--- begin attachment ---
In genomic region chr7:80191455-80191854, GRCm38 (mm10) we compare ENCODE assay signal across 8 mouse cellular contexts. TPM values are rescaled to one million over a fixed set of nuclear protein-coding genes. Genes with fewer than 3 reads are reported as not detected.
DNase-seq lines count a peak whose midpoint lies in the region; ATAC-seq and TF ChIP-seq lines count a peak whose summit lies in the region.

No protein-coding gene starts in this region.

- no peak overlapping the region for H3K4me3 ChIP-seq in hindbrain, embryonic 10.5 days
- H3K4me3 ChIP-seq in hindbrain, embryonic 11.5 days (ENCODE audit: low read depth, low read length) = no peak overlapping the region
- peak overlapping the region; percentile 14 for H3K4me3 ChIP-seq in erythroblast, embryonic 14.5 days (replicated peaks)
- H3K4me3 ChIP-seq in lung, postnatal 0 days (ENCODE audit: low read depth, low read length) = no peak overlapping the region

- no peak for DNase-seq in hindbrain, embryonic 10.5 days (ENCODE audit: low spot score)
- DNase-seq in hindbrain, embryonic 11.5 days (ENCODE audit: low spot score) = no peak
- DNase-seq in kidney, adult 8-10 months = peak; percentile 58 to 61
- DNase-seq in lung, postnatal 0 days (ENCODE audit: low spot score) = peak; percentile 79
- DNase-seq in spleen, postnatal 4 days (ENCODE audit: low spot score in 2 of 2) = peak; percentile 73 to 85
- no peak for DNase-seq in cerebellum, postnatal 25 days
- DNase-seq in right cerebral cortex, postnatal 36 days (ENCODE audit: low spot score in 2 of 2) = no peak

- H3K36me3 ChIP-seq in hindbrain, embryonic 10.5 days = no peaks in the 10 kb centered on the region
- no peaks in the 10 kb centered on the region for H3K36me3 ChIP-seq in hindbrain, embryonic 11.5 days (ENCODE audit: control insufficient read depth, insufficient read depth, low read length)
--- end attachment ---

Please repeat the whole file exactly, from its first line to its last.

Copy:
In genomic region chr7:80191455-80191854, GRCm38 (mm10) we compare ENCODE assay signal across 8 mouse cellular contexts. TPM values are rescaled to one million over a fixed set of nuclear protein-coding genes. Genes with fewer than 3 reads are reported as not detected.
DNase-seq lines count a peak whose midpoint lies in the region; ATAC-seq and TF ChIP-seq lines count a peak whose summit lies in the region.

No protein-coding gene starts in this region.

- no peak overlapping the region for H3K4me3 ChIP-seq in hindbrain, embryonic 10.5 days
- H3K4me3 ChIP-seq in hindbrain, embryonic 11.5 days (ENCODE audit: low read depth, low read length) = no peak overlapping the region
- peak overlapping the region; percentile 14 for H3K4me3 ChIP-seq in erythroblast, embryonic 14.5 days (replicated peaks)
- H3K4me3 ChIP-seq in lung, postnatal 0 days (ENCODE audit: low read depth, low read length) = no peak overlapping the region

- no peak for DNase-seq in hindbrain, embryonic 10.5 days (ENCODE audit: low spot score)
- DNase-seq in hindbrain, embryonic 11.5 days (ENCODE audit: low spot score) = no peak
- DNase-seq in kidney, adult 8-10 months = peak; percentile 58 to 61
- DNase-seq in lung, postnatal 0 days (ENCODE audit: low spot score) = peak; percentile 79
- DNase-seq in spleen, postnatal 4 days (ENCODE audit: low spot score in 2 of 2) = peak; percentile 73 to 85
- no peak for DNase-seq in cerebellum, postnatal 25 days
- DNase-seq in right cerebral cortex, postnatal 36 days (ENCODE audit: low spot score in 2 of 2) = no peak

- H3K36me3 ChIP-seq in hindbrain, embryonic 10.5 days = no peaks in the 10 kb centered on the region
- no peaks in the 10 kb centered on the region for H3K36me3 ChIP-seq in hindbrain, embryonic 11.5 days (ENCODE audit: control insufficient read depth, insufficient read depth, low read length)